The Dreamcast was Sega's last video game console and was the first of the generation's consoles to be discontinued. Sega implemented a special type of optical media called the GD-ROM. These discs were created in order to prevent software piracy, which had been more easily done with consoles of the previous generation; however, this format was soon cracked as well. It also sported a 33.6Kb or 56k modem which could be used to access the Internet or play some games that took advantage of this feature, such as Phantasy Star Online, making it the first console with built-in Internet connectivity. An add-on for an Ethernet port allowed one to access broad band Internet though it did not come with the system. The Dreamcast was discontinued in March 2001, and Sega transitioned to software developing/publishing only.
"It's hard to narrow down my fondest PS3 memory -- namely because I'm still making them. I guess through all the SingStar parties at my apartment, getting my first Platinum Trophy, and getting goose bumps while watching the E3 2009 Uncharted 2: Among Thieves demo, my favorite memory is when I was lugging my PS3 back into work, my IGN bag broke, and the system tumbled to the concrete. Other than a dinged corner, the system was still in tip-top shape. An Xbox 360 would've shattered like the T-1000 in Terminator 2."
There is no question of sitting carefully on a chair when you play with the wireless gamepads equipped with movement detectors (Wiimote control system). With Wii, you can play tennis, do yoga, boxing or jog, the Wii Fit game also provides you with a virtual coach to guide you install a complete training programme. This game console can store your user profile and enables you to test your physical condition.
You can keep it in its dock to enjoy gaming in TV mode, remove it from its dock to play it in handheld mode or flip out its kickstand and set it on a table. The Switch’s battery life is decent but not outstanding and can last for anywhere from 2.5 to 6.5 hours depending on how intense the game is. The Switch’s controllers – called Joy-Cons – are equally versatile. Each one can slide onto a side of the tablet, creating a comfortable and immersive handheld experience. Or you and a friend can each use a Joy-Con for multiplayer fun. The Switch also comes with a controller frame that you can slide the Joy-Cons onto, or you can buy the Pro controller for a more traditional experience. With the Switch, Nintendo continues its tradition of making gaming devices with simple, intuitive interfaces and family-friendly game titles. You’ll have access to exclusive game franchises like Mario, Xenoblade Chronicles and Zelda. Additionally, Nintendo has now opened the door for third-party indie developers to create games for the Switch, so you’ll have access to additional titles – and even cross-platform titles like Splatoon 2, Disgaea 5, Rayman Legends, Minecraft, Stardew Valley and Skyrim.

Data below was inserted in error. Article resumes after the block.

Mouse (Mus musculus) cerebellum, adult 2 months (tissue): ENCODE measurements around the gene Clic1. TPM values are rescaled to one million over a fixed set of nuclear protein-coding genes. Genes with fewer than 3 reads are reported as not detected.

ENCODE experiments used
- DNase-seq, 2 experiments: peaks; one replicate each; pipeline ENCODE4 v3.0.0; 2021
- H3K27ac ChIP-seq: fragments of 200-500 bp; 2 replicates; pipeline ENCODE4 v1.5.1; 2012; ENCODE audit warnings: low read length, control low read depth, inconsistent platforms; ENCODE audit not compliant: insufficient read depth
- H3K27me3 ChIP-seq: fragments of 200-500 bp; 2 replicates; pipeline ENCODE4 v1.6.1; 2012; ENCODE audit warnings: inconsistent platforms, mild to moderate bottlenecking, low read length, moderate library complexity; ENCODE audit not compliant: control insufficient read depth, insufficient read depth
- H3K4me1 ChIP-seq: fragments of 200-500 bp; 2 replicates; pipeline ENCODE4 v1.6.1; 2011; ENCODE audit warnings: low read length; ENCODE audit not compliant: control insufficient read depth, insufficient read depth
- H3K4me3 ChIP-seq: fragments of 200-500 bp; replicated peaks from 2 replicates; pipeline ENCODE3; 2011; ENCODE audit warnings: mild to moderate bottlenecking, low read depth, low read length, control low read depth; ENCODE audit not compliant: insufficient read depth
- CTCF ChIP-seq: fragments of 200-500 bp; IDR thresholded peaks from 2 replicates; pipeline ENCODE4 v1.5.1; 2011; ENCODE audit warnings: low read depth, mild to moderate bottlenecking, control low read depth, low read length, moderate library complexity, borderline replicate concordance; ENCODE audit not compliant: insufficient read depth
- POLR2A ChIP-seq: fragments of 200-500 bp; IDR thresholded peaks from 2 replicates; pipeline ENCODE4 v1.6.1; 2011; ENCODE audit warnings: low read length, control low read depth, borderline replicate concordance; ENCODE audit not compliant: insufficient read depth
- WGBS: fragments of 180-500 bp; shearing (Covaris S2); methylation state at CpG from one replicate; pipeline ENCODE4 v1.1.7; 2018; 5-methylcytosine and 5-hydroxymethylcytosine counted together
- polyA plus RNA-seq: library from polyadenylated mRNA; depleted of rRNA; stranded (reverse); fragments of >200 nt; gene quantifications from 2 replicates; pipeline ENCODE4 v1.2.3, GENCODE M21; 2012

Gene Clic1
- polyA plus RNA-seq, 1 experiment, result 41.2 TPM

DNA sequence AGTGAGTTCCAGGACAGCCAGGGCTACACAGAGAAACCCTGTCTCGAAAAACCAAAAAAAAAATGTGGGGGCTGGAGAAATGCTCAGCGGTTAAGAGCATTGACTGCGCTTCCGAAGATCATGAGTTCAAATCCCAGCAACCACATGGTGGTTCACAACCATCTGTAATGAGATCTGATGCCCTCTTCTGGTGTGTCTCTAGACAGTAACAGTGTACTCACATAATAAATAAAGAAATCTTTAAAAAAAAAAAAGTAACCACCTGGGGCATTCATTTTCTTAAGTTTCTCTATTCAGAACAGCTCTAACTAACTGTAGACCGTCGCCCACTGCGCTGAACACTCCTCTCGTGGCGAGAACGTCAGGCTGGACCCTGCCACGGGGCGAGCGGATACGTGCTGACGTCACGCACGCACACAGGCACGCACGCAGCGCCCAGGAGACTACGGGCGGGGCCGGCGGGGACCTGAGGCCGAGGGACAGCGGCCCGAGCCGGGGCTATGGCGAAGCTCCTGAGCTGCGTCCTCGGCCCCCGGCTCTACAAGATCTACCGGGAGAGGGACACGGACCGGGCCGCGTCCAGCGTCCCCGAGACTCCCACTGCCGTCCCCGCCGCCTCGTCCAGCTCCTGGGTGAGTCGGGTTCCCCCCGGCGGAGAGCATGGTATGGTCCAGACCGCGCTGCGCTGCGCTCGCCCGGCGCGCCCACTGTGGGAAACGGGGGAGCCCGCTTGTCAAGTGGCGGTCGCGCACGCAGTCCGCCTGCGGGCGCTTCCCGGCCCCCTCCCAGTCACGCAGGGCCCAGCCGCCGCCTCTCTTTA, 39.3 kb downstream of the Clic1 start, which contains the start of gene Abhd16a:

In the mid-1990s, various manufacturers shifted to optical media, specifically CD-ROM, for games. Although they were slower at loading game data than the cartridges available at that time, they were significantly cheaper to manufacture and had a larger capacity than the existing cartridge technology. NEC released the first CD-based gaming system, the TurboGrafx-CD (an add-on for the TurboGrafx-16), in December 4, 1988 in Japan and August 1, 1990 in the United States. Sega followed suit with the Sega CD (an add-on for the Sega Genesis) in Japan on December 12, 1991; Commodore stepped into the ring shortly after with the Amiga-CD32, the first 32-bit game console, on September 17, 1993. During the later half of the 1990s, optical media began to supplant cartridges due to their greater storage capacity and cheaper manufacturing costs, with the CD-based PlayStation significantly outpacing the cartridge-based Nintendo 64 in terms of sales. By the early 21st century, all of the major home consoles used optical media, usually DVD-ROM or similar discs, which are widely replacing CD-ROM for data storage. The PlayStation 3, PlayStation 4, and Xbox One systems use even higher-capacity Blu-ray optical discs for games and movies, while the Xbox 360 formerly used HD DVDs in the form of an external USB player add-on for video playback before it was discontinued. However, Microsoft still supports those who bought the accessory. Nintendo's GameCube, Wii, and Wii U, meanwhile, use proprietary disc formats based on then-current industry standard discs—the GameCube's discs are based on mini-DVDs, the Wii's on DVDs and the Wii U's are believed to be based on Blu-rays. These discs offer somewhat smaller storage capacities compared to the formats they are based on, though the difference is significantly smaller compared to the gap between the N64's cartridges and CDs.